Tag Archives: life lessons

Guiding Word 2016

Last year’s guiding words for me led me on many adventures.  I experienced new things, met new people, and learned a lot.

I gave a lot of thought to this year’s guiding words, and ultimately decided on one: empathy.

I’ve been thinking about empathy–or the lack thereof–throughout this year.  Actually, for the last several years, I’ve thought about it with my students, disturbed by what I perceive to be an increasing number of them who seem unable to empathize with others. I’ve often said that the world would be a better place if we all practiced more empathy. Too often we judge too quickly; we view other people through only our own perspective based on our own experiences or ways of thinking, knowing, and being in this world.  I catch myself doing it.  I see others doing it.  We all need to do better if we want our world to be better.  So…

Inspired by the saying “kindness begins with me” and my own personal life philosophy (stolen from Mahatma Ghandi, of course) “Be the change you wish to see in the world,” I’ve chosen this word to guide me through 2016.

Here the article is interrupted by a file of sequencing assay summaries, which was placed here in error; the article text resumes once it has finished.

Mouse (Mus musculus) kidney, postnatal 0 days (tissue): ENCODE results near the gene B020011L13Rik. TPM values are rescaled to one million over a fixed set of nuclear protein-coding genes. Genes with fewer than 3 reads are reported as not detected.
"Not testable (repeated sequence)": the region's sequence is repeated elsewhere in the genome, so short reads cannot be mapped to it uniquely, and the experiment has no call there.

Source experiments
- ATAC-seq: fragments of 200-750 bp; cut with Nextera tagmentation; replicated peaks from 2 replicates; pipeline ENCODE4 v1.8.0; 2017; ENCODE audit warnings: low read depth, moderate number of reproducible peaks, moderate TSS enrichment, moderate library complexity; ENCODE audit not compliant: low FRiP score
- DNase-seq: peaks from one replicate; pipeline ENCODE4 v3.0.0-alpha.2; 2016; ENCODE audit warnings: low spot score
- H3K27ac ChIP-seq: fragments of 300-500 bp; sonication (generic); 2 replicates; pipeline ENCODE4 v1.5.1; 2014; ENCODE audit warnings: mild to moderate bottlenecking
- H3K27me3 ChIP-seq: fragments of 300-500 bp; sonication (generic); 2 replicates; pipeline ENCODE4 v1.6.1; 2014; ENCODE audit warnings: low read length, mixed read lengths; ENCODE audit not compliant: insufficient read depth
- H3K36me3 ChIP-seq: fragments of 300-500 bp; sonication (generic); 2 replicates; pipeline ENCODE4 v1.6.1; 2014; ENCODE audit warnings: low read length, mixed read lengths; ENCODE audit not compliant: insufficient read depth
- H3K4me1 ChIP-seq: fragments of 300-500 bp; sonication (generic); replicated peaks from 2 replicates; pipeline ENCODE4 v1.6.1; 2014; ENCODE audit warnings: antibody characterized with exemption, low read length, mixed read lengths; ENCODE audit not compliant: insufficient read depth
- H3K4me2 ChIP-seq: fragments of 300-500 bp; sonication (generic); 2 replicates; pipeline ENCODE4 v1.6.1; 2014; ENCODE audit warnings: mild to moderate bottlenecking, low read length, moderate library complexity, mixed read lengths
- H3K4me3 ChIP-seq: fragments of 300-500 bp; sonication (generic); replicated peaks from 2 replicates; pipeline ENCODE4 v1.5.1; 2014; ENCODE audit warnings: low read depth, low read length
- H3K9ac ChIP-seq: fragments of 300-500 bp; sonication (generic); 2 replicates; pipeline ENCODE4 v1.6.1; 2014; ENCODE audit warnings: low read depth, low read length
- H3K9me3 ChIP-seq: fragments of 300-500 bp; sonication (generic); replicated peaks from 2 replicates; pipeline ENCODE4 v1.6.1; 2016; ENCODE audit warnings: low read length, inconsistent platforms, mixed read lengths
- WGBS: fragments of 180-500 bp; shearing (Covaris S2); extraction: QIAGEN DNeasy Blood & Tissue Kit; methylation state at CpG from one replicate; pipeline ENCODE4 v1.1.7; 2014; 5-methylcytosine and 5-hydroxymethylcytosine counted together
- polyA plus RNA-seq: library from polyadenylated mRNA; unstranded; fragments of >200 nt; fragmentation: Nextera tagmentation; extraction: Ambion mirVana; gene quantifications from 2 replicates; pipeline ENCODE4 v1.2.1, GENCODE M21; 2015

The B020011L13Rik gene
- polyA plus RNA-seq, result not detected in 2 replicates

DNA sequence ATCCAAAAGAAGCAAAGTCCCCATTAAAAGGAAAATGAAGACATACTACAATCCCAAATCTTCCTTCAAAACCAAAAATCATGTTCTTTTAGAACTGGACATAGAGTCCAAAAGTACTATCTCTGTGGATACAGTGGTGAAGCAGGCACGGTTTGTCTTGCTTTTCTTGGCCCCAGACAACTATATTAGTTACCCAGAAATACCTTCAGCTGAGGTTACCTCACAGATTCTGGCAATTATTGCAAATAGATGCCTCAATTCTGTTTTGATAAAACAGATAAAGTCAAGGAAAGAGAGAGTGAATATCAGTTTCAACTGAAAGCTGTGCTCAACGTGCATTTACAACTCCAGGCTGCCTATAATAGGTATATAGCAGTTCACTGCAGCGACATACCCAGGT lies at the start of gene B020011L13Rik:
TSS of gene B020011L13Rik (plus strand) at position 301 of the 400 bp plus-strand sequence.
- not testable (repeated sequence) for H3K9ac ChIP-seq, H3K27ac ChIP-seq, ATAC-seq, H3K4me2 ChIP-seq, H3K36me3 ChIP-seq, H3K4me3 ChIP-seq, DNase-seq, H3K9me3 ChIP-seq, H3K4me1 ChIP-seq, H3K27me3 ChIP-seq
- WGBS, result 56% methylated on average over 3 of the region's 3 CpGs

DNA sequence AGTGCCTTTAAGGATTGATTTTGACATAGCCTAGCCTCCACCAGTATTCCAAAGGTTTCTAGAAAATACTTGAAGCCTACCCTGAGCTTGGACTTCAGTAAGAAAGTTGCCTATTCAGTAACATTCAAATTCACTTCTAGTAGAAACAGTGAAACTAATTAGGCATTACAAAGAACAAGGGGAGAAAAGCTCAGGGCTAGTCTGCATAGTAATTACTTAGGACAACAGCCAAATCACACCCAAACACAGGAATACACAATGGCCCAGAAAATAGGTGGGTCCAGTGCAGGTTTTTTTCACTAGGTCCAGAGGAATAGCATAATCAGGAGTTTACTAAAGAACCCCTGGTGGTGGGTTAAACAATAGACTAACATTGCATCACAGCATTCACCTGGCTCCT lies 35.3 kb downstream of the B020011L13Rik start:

I expect this to be an interesting journey.

(PS: yesterday I wrote about how my 2015 guiding words got me Jazzercising with a great new group of ladies, and I intend to write more about the other ways in which I got out of my comfort zone in 2015. I need to write more again.).


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Teaching: It’s a Calling

Yesterday, I received an e-mail from a former student of mine—a beautiful caring, smart young woman who I taught as a freshman. She went on to transfer to a 4-year school, get her Bachelor’s Degree, and become a teacher. And she’s a great teacher. But like so many great teachers, she wonders if it’s worth it; and by it, I mean teaching—and the sacrifices one makes to continue fighting to do right, to make a difference, in spite of a system that actually discourages it.

At almost this exact time last year, I wrote a blog post called “Teaching: It’s More Than What I Do.” And I’m not sure if it’s the time of year or what, but I figure that sharing the exchange I had yesterday is a good reminder—not just to her but to me and to anyone else who teaches—of why we do what we do.